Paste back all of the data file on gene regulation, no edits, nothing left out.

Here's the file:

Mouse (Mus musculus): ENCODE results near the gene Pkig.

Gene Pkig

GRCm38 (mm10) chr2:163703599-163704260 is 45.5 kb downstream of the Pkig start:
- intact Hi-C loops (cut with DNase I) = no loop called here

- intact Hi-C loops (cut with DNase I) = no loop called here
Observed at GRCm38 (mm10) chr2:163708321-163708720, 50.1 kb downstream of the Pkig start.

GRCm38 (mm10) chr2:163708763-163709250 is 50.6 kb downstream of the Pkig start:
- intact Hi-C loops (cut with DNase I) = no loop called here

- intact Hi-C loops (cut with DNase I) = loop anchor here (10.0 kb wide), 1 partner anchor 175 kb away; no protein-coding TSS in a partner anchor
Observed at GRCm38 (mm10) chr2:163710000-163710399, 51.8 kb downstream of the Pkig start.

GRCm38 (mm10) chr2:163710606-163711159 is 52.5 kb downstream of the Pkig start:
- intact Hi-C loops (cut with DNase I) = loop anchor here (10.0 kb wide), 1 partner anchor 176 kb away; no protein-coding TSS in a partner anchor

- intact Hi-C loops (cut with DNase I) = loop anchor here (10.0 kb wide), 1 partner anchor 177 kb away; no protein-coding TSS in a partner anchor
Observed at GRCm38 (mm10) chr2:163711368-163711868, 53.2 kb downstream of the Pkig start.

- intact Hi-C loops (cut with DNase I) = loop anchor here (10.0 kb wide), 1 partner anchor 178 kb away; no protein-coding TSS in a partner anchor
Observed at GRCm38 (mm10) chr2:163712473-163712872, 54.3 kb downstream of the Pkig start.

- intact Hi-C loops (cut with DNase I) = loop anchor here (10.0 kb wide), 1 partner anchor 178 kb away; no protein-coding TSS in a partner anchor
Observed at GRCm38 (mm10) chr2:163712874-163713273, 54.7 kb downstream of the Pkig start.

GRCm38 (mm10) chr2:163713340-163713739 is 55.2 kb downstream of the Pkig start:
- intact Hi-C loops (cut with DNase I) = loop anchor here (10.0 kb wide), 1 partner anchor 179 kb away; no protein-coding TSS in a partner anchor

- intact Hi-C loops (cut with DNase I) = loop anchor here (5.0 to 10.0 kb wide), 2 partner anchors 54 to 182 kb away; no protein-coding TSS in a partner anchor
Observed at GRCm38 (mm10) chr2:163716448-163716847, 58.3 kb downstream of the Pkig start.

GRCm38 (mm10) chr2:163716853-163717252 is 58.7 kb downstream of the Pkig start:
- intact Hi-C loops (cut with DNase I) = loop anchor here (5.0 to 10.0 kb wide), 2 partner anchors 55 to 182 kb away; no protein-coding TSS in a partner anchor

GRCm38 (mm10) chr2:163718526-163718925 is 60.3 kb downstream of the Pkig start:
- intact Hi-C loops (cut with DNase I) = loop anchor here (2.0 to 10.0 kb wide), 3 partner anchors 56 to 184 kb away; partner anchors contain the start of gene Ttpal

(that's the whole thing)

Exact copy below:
Mouse (Mus musculus): ENCODE results near the gene Pkig.

Gene Pkig

GRCm38 (mm10) chr2:163703599-163704260 is 45.5 kb downstream of the Pkig start:
- intact Hi-C loops (cut with DNase I) = no loop called here

- intact Hi-C loops (cut with DNase I) = no loop called here
Observed at GRCm38 (mm10) chr2:163708321-163708720, 50.1 kb downstream of the Pkig start.

GRCm38 (mm10) chr2:163708763-163709250 is 50.6 kb downstream of the Pkig start:
- intact Hi-C loops (cut with DNase I) = no loop called here

- intact Hi-C loops (cut with DNase I) = loop anchor here (10.0 kb wide), 1 partner anchor 175 kb away; no protein-coding TSS in a partner anchor
Observed at GRCm38 (mm10) chr2:163710000-163710399, 51.8 kb downstream of the Pkig start.

GRCm38 (mm10) chr2:163710606-163711159 is 52.5 kb downstream of the Pkig start:
- intact Hi-C loops (cut with DNase I) = loop anchor here (10.0 kb wide), 1 partner anchor 176 kb away; no protein-coding TSS in a partner anchor

- intact Hi-C loops (cut with DNase I) = loop anchor here (10.0 kb wide), 1 partner anchor 177 kb away; no protein-coding TSS in a partner anchor
Observed at GRCm38 (mm10) chr2:163711368-163711868, 53.2 kb downstream of the Pkig start.

- intact Hi-C loops (cut with DNase I) = loop anchor here (10.0 kb wide), 1 partner anchor 178 kb away; no protein-coding TSS in a partner anchor
Observed at GRCm38 (mm10) chr2:163712473-163712872, 54.3 kb downstream of the Pkig start.

- intact Hi-C loops (cut with DNase I) = loop anchor here (10.0 kb wide), 1 partner anchor 178 kb away; no protein-coding TSS in a partner anchor
Observed at GRCm38 (mm10) chr2:163712874-163713273, 54.7 kb downstream of the Pkig start.

GRCm38 (mm10) chr2:163713340-163713739 is 55.2 kb downstream of the Pkig start:
- intact Hi-C loops (cut with DNase I) = loop anchor here (10.0 kb wide), 1 partner anchor 179 kb away; no protein-coding TSS in a partner anchor

- intact Hi-C loops (cut with DNase I) = loop anchor here (5.0 to 10.0 kb wide), 2 partner anchors 54 to 182 kb away; no protein-coding TSS in a partner anchor
Observed at GRCm38 (mm10) chr2:163716448-163716847, 58.3 kb downstream of the Pkig start.

GRCm38 (mm10) chr2:163716853-163717252 is 58.7 kb downstream of the Pkig start:
- intact Hi-C loops (cut with DNase I) = loop anchor here (5.0 to 10.0 kb wide), 2 partner anchors 55 to 182 kb away; no protein-coding TSS in a partner anchor

GRCm38 (mm10) chr2:163718526-163718925 is 60.3 kb downstream of the Pkig start:
- intact Hi-C loops (cut with DNase I) = loop anchor here (2.0 to 10.0 kb wide), 3 partner anchors 56 to 184 kb away; partner anchors contain the start of gene Ttpal